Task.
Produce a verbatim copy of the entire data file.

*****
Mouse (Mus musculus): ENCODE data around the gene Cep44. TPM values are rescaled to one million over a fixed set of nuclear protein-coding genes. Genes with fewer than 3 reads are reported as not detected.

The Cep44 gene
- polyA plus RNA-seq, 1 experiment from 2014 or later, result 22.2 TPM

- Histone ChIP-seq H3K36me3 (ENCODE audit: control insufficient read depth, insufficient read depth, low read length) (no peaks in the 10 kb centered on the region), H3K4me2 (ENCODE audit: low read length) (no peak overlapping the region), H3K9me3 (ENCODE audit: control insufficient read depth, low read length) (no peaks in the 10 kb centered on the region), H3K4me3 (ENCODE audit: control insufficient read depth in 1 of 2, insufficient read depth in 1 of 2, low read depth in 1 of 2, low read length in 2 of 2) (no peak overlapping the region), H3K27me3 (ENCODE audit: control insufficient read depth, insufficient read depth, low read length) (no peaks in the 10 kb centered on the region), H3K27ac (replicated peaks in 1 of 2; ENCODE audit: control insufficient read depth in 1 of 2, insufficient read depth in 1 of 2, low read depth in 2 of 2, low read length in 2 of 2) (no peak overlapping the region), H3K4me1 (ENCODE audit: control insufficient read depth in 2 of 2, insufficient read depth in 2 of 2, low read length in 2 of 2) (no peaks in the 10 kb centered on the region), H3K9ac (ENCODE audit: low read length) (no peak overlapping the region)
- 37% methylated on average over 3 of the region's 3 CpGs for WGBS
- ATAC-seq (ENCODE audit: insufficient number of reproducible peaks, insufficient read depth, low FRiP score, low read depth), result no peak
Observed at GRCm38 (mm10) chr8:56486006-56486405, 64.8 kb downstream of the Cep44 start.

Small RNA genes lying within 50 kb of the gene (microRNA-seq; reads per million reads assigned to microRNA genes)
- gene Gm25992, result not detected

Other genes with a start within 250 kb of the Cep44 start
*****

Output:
Mouse (Mus musculus): ENCODE data around the gene Cep44. TPM values are rescaled to one million over a fixed set of nuclear protein-coding genes. Genes with fewer than 3 reads are reported as not detected.

The Cep44 gene
- polyA plus RNA-seq, 1 experiment from 2014 or later, result 22.2 TPM

- Histone ChIP-seq H3K36me3 (ENCODE audit: control insufficient read depth, insufficient read depth, low read length) (no peaks in the 10 kb centered on the region), H3K4me2 (ENCODE audit: low read length) (no peak overlapping the region), H3K9me3 (ENCODE audit: control insufficient read depth, low read length) (no peaks in the 10 kb centered on the region), H3K4me3 (ENCODE audit: control insufficient read depth in 1 of 2, insufficient read depth in 1 of 2, low read depth in 1 of 2, low read length in 2 of 2) (no peak overlapping the region), H3K27me3 (ENCODE audit: control insufficient read depth, insufficient read depth, low read length) (no peaks in the 10 kb centered on the region), H3K27ac (replicated peaks in 1 of 2; ENCODE audit: control insufficient read depth in 1 of 2, insufficient read depth in 1 of 2, low read depth in 2 of 2, low read length in 2 of 2) (no peak overlapping the region), H3K4me1 (ENCODE audit: control insufficient read depth in 2 of 2, insufficient read depth in 2 of 2, low read length in 2 of 2) (no peaks in the 10 kb centered on the region), H3K9ac (ENCODE audit: low read length) (no peak overlapping the region)
- 37% methylated on average over 3 of the region's 3 CpGs for WGBS
- ATAC-seq (ENCODE audit: insufficient number of reproducible peaks, insufficient read depth, low FRiP score, low read depth), result no peak
Observed at GRCm38 (mm10) chr8:56486006-56486405, 64.8 kb downstream of the Cep44 start.

Small RNA genes lying within 50 kb of the gene (microRNA-seq; reads per million reads assigned to microRNA genes)
- gene Gm25992, result not detected

Other genes with a start within 250 kb of the Cep44 start